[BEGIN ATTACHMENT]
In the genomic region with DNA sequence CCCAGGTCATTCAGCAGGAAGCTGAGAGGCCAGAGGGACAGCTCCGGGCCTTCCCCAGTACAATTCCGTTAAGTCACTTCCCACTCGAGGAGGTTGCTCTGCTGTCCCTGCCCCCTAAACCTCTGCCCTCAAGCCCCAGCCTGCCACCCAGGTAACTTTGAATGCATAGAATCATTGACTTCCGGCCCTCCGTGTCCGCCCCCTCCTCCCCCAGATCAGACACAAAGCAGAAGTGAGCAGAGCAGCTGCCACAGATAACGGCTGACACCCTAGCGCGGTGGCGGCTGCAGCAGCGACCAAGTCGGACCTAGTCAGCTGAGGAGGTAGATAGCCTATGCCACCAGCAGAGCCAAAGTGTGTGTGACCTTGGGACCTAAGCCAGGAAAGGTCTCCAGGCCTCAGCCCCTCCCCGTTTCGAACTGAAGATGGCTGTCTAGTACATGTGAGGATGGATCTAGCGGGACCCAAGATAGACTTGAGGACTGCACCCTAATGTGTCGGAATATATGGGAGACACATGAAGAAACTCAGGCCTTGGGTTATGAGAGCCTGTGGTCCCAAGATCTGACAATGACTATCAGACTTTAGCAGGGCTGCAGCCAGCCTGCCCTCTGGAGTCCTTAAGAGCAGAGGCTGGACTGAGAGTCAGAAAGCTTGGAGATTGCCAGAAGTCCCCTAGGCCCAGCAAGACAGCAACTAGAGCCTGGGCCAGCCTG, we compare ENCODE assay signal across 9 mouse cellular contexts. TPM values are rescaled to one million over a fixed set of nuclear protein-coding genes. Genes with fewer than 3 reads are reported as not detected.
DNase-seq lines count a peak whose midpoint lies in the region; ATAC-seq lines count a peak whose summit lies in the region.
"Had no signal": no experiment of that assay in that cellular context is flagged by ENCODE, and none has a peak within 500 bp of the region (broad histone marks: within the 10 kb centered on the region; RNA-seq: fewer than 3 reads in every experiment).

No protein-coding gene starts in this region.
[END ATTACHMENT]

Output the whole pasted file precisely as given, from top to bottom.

In the genomic region with DNA sequence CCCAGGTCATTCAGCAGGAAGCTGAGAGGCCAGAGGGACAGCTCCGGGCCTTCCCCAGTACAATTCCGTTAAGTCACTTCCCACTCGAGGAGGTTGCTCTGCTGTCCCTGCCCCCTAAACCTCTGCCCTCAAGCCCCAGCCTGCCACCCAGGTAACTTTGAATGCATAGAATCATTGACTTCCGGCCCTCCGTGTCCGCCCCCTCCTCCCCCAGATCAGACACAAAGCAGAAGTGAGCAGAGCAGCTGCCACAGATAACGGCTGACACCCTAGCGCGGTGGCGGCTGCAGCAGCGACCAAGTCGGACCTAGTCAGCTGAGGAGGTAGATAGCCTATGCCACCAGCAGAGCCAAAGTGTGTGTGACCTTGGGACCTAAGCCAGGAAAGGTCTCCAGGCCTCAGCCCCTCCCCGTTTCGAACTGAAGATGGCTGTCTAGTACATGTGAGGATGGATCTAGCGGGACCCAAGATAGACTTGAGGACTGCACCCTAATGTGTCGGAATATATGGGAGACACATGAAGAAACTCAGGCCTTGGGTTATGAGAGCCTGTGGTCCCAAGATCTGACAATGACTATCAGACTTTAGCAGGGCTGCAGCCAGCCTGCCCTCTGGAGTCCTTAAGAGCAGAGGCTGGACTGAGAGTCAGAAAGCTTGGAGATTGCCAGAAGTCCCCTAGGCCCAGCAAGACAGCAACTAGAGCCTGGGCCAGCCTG, we compare ENCODE assay signal across 9 mouse cellular contexts. TPM values are rescaled to one million over a fixed set of nuclear protein-coding genes. Genes with fewer than 3 reads are reported as not detected.
DNase-seq lines count a peak whose midpoint lies in the region; ATAC-seq lines count a peak whose summit lies in the region.
"Had no signal": no experiment of that assay in that cellular context is flagged by ENCODE, and none has a peak within 500 bp of the region (broad histone marks: within the 10 kb centered on the region; RNA-seq: fewer than 3 reads in every experiment).

No protein-coding gene starts in this region.